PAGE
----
According to Kruse, the ideal number of people to assist with an MHR is 10 to 13: one lead to coordinate everything, one belt loader operator, six pall bearers, three to four in the cargo hold, and if there is an escort or family members, a volunteer assigned to escort them. When 10 to 13 people are not available, some people may perform multiple duties.

Kruse shares some of the protocols that they follow:

  • If there are family members or a uniformed military escort, they must be planeside and give permission to proceed before loading or unloading the casket.
  • If there is a uniformed escort flying with the fallen soldier, they cannot be separated from the casket. Arrangements must made with TSA for screening of the escort and his/her bags at the aircraft.
  • Bags can go in the cargo hold with the casket, but under no circumstances are bags to be placed on top of the casket. That is a sign of disrespect.
  • The casket is protected by a cardboard cover, supplied by the funeral home. At the fallen soldier’s final destination, the cardboard is removed and a flag is draped over the casket with the star field over the fallen soldier’s heart. Sometimes the funeral home drapes the flag over the casket before covering it with cardboard, but not always. In the case of a retiree or veteran (not active duty), there is often not a flag provided. Alaska Airlines has flags in stock for these cases.
  • No cameras are allowed. The exception is if the family approves, and often the family will request that photos be taken.

When MHRs Are Cremated Remains

While most of the procedures of the Alaska Airlines Fallen Soldier Program are intended for casket handling, Kruse says, “We also take care of any family members or military escort who is transporting an urn with cremains.”

The challenge Fallen Soldier volunteers are trying to address is that people booking the flights need to declare that the shipment is cremated remains – and they don’t always do that.

“We know we’ve missed some opportunities,” Kruse says.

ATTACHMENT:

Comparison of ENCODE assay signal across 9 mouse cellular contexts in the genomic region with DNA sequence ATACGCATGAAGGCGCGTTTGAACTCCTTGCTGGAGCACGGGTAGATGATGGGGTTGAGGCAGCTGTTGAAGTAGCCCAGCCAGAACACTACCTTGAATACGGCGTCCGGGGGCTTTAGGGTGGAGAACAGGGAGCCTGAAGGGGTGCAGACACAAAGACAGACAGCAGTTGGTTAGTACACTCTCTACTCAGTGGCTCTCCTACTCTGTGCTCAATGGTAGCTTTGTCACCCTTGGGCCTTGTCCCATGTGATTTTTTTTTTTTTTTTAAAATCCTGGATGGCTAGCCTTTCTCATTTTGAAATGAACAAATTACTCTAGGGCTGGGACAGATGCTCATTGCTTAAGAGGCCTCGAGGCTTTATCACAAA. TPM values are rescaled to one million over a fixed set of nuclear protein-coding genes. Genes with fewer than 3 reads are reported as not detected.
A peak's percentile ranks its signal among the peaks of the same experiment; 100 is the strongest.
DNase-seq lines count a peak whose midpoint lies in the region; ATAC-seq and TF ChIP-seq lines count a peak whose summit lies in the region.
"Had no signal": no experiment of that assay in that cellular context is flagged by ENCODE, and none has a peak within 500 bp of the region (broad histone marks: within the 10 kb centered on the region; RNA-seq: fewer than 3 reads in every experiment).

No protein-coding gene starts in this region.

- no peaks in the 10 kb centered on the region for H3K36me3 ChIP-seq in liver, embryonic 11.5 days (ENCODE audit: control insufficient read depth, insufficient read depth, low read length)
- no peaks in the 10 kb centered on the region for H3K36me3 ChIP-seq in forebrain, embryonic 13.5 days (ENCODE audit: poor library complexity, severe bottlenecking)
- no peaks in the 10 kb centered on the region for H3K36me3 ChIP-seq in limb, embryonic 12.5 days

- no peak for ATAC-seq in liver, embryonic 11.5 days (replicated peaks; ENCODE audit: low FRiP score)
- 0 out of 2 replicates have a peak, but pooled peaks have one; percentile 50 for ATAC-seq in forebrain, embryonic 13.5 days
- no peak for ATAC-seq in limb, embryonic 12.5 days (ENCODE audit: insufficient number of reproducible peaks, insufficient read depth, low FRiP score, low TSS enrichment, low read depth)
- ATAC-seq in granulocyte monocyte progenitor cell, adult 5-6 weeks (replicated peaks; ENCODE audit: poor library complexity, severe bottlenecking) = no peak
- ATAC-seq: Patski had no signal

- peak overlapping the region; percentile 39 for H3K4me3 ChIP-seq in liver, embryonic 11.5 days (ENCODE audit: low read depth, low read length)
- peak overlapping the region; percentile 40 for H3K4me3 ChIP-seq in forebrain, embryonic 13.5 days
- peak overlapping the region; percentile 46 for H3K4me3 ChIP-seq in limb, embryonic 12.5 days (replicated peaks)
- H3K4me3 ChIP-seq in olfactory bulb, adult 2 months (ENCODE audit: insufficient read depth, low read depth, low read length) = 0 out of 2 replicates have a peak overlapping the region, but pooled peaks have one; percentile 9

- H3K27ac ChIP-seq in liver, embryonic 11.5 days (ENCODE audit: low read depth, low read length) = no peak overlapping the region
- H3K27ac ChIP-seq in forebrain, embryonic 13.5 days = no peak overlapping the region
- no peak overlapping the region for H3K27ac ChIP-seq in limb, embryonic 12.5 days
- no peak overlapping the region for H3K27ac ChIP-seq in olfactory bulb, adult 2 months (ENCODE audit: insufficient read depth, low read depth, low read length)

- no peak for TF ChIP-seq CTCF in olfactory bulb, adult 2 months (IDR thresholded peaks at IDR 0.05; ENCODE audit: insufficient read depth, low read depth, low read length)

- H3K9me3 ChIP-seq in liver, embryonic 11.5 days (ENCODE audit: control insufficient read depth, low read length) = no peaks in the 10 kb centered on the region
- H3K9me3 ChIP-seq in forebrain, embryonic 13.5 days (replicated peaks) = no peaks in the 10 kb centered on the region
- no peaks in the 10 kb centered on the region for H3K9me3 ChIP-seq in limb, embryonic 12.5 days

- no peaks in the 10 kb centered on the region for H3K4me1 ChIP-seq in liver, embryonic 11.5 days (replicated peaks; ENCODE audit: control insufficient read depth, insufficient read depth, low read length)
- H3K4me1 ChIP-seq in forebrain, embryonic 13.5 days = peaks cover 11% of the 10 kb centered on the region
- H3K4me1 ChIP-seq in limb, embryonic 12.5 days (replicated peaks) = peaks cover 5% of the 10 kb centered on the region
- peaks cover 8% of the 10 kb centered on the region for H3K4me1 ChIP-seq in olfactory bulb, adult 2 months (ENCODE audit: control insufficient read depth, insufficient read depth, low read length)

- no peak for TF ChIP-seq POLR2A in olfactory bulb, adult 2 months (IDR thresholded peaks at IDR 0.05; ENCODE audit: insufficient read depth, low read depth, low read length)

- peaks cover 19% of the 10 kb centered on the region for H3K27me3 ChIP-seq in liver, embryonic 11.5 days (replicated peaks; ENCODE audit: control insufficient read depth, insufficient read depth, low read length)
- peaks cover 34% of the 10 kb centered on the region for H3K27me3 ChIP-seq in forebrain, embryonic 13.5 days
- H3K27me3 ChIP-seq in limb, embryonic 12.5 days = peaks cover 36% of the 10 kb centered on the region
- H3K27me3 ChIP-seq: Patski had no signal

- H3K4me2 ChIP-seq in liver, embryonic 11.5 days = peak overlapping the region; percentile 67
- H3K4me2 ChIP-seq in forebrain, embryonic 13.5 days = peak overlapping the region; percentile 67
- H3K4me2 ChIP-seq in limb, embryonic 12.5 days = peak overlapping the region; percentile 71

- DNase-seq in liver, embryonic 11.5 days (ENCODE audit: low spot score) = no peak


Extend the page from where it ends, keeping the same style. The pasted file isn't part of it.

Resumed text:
Caring for Military Escorts and Family Members

Yet, Alaska Airlines Fallen Soldier volunteers have made the most of the opportunities that they do have by sharing their program and protocols.

“We have found that often when there is a uniformed military escort, they get little or no training on the process,” Kruse says. “Having our basic protocols has been a big relief for them. Most of the time they just want to be told where to stand and when to salute.”

A description of the Alaska Airlines Fallen Soldier Program says a noteworthy part of the program is the care for military escorts, who have an honorable yet emotional job with possibly hours of waiting and no comforts like a chair to sit on or water to drink.

In Seattle and some of the Alaska outstations, the airline makes accommodations for military escorts, providing them a comfortable place to rest in full view of the fallen soldier. Food and drink are also provided. Family members flying with the fallen are also taken care of.

Kruse says helping our soldiers, their families and military escorts arrive at their final destination in a safe, respectful and dignified manner is the mission of the Fallen Soldier program.

About the Author

Rebecca Kanable | Assistant Editor

Rebecca Kanable, a veteran journalist, joined Endeavor Business Media's aviation group in 2021. She has worked for various publications, including trade magazines and newspapers.

Contact: Rebecca (Becky) Kanable

Assistant Editor of Airport Business, AMT, Ground Support Worldwide 

[email protected]